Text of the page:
Now after the installastion is complete it will ask you to download the Vmware CLI binares from Vmware
Now this is for 5.1 (but I tested it against a vSphere 5.5 vcenter and it worked fine) the only pieces it uses the CLI binaries for are to discover virtual machines on vCenter. Rest of the job is using agents on the virtual machines.
Now that we are done with the seperate components they should appear in the Azure portal. Go into the recovery vault, servers –> Configuration manager server and click on it and properties.
Next we need to add a vCenter server from the server dashboard.
Add the credentials and IP-adress and choose what Process Server is to be used to connect to the on-premise vCenter server.
After that is done and the vCenter appears under servers and connected you can create a protection group (and then we add virtual machines to it)
Specify the thresholds and retention time for the virtual machines that are going to be in the protection group.
Next we we need to add virtual machines to the group
Then choose from vCenter what virtual machines to want to protect
Then you need to specify which resources are going to be used to repllicate the target VM to Azure
And of course administrator credentials to remote push the InMage mobility agent to the VM
After that the replication will begin
And you can see that on the virtual machine that the InMage agent is being installed.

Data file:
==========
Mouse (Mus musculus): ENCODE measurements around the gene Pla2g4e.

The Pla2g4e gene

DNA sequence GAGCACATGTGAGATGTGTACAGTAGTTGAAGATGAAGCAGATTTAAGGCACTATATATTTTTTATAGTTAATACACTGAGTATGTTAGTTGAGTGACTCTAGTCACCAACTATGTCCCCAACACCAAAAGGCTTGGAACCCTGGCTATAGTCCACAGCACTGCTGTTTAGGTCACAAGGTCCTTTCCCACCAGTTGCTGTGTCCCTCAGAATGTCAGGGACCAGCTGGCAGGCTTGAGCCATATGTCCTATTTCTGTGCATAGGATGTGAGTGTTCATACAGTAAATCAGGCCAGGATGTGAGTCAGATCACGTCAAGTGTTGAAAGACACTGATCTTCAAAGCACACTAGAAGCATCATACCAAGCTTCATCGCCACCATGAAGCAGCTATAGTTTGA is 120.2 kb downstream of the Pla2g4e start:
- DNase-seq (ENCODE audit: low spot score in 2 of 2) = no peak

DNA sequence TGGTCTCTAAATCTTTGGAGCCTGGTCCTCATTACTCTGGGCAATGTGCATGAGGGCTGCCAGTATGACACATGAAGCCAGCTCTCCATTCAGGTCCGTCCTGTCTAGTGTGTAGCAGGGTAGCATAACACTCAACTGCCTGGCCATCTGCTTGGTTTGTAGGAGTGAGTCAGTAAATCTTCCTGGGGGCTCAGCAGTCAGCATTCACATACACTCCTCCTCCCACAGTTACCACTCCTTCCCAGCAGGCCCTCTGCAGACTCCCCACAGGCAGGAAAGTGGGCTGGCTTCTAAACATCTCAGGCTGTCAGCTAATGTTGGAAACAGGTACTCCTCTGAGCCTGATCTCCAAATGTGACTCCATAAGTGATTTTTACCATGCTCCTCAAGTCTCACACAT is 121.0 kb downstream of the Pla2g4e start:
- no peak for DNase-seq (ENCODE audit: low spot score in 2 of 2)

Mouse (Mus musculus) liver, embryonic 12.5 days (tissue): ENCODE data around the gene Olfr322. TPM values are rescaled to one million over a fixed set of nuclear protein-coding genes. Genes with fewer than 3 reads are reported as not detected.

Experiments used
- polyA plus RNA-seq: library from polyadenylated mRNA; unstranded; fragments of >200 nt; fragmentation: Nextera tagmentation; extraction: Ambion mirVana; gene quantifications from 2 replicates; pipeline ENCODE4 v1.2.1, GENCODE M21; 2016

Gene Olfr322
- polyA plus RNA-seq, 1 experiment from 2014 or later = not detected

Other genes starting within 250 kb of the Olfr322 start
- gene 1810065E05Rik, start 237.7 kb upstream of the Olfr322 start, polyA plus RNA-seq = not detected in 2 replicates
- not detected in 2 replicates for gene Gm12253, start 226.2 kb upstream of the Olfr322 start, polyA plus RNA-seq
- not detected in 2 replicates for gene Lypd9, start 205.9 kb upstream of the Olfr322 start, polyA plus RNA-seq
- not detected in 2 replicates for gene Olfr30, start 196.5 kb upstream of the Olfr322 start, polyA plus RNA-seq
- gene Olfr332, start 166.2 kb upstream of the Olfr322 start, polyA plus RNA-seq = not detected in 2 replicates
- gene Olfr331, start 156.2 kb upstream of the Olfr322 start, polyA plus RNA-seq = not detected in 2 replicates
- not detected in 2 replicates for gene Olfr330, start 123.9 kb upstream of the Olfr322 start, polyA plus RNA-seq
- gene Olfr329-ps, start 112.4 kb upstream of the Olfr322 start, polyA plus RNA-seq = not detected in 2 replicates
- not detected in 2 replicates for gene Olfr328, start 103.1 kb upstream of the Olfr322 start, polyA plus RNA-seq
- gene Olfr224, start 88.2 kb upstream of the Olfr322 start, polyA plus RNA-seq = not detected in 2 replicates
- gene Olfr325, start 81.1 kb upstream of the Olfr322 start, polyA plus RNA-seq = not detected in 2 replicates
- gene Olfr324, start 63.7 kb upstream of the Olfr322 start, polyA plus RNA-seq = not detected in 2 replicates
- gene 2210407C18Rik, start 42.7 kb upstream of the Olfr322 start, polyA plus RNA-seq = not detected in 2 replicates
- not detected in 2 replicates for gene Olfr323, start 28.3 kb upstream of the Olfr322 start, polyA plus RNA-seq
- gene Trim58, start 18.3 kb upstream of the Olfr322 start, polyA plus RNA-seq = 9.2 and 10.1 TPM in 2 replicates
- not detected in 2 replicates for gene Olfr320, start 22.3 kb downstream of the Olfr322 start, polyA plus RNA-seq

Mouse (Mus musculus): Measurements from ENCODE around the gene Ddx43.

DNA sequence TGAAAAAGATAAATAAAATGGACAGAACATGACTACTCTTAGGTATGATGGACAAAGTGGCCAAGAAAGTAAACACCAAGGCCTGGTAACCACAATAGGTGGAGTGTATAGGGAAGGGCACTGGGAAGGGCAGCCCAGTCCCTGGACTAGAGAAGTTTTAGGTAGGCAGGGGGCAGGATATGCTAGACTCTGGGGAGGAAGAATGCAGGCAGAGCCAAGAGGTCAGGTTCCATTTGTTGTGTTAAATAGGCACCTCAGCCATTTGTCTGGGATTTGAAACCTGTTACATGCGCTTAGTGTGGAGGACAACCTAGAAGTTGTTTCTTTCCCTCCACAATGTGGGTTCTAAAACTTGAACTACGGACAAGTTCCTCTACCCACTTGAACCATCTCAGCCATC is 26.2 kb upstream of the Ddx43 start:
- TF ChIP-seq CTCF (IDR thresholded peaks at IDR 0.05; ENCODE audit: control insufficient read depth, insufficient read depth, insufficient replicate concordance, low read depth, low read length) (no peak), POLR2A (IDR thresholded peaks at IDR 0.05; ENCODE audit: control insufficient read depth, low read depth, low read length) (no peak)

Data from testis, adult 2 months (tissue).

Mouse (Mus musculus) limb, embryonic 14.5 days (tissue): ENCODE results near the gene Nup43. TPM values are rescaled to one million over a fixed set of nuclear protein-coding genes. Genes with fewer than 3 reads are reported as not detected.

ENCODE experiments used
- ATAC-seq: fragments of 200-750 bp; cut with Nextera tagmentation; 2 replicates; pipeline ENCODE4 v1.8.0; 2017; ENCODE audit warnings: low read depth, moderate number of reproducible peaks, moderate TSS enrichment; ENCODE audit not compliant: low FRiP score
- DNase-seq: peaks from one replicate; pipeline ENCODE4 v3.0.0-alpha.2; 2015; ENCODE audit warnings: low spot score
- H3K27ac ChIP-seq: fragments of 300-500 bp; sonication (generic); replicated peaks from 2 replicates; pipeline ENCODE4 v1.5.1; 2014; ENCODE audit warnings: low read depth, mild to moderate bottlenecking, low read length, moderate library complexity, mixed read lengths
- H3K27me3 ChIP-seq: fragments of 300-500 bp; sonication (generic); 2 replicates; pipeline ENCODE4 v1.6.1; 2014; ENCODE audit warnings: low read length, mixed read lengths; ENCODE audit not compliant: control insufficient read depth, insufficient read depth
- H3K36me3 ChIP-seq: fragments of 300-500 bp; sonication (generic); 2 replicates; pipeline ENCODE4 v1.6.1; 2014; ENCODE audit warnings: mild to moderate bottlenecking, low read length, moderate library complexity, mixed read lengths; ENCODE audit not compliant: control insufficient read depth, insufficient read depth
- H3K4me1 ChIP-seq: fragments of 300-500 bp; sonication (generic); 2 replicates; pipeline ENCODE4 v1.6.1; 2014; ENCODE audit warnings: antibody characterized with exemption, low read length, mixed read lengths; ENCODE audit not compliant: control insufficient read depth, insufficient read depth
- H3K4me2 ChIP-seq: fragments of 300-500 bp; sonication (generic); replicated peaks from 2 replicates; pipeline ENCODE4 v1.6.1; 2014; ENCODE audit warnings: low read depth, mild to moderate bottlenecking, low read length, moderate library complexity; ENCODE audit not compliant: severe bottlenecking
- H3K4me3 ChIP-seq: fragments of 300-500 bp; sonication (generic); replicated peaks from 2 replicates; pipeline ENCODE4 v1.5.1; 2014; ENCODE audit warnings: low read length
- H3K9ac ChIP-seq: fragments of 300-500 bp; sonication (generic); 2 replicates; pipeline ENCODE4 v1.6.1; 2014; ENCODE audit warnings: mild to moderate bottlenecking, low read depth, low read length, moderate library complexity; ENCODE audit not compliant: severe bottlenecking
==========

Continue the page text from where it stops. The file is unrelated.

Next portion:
And note that the replication might take some time depending on the type of bandwidth available.
Earlier today Microsoft announced the long awaited feature which allows us to take backup of virtual machines directly in Azure. Now before today Microsoft didn’t have any solution to do backup of a VM unless doing a blob snapshot or some third party solution. You can read more about it here –> http://azure.microsoft.com/blog/2015/03/26/azure-backup-announcing-support-for-backup-of-azure-iaas-vms/
The IaaS backup feature is part of Azure Vault, and is pretty easy to setup. Important to note that enabling the backup feature requires that Azure installs an guest-agent in the VM (So therefore they require to be online during the registration process) and note that this is PR region.
So now that when we create a backup vault we get the new preview features. (Firstly we can also create storage replication policies)
Now in order to setup a backup rutine we first need to setup a policy, which define when to take backup.
Next head on over to the dashboard, first the backup vault needs to detect which virtual machiens it can protect (so click Discover)
So it find the two virtual machines which are part of the same sub and in the same region.
NOTE: If one of your virtual machines are offline during the process the registration job fails (so don’t select VMs that are offline or just turn them on) Now after the item has been registrered to the vault I can see it under protected items in the backup vault
Now after this is setup I can see under jobs what VMs that are covered by the policy
So when I force start a backup job I can see the progress under the jobs pane
I can also click on the JOB and see what is happening.